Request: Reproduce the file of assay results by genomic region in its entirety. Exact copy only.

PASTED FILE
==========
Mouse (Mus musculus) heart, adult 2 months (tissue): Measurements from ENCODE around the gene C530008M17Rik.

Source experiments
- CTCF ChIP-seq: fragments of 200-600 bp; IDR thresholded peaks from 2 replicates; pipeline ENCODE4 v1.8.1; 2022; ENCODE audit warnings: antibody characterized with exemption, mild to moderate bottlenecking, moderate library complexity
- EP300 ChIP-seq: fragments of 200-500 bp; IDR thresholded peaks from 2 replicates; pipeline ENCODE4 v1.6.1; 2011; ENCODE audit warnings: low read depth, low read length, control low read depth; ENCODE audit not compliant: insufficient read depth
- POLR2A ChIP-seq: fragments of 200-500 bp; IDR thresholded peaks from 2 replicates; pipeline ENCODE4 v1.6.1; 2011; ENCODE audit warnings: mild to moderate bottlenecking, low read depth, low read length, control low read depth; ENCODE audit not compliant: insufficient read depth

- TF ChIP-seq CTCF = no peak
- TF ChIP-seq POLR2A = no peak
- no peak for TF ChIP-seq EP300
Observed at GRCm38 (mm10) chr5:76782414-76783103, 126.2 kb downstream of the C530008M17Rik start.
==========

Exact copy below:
Mouse (Mus musculus) heart, adult 2 months (tissue): Measurements from ENCODE around the gene C530008M17Rik.

Source experiments
- CTCF ChIP-seq: fragments of 200-600 bp; IDR thresholded peaks from 2 replicates; pipeline ENCODE4 v1.8.1; 2022; ENCODE audit warnings: antibody characterized with exemption, mild to moderate bottlenecking, moderate library complexity
- EP300 ChIP-seq: fragments of 200-500 bp; IDR thresholded peaks from 2 replicates; pipeline ENCODE4 v1.6.1; 2011; ENCODE audit warnings: low read depth, low read length, control low read depth; ENCODE audit not compliant: insufficient read depth
- POLR2A ChIP-seq: fragments of 200-500 bp; IDR thresholded peaks from 2 replicates; pipeline ENCODE4 v1.6.1; 2011; ENCODE audit warnings: mild to moderate bottlenecking, low read depth, low read length, control low read depth; ENCODE audit not compliant: insufficient read depth

- TF ChIP-seq CTCF = no peak
- TF ChIP-seq POLR2A = no peak
- no peak for TF ChIP-seq EP300
Observed at GRCm38 (mm10) chr5:76782414-76783103, 126.2 kb downstream of the C530008M17Rik start.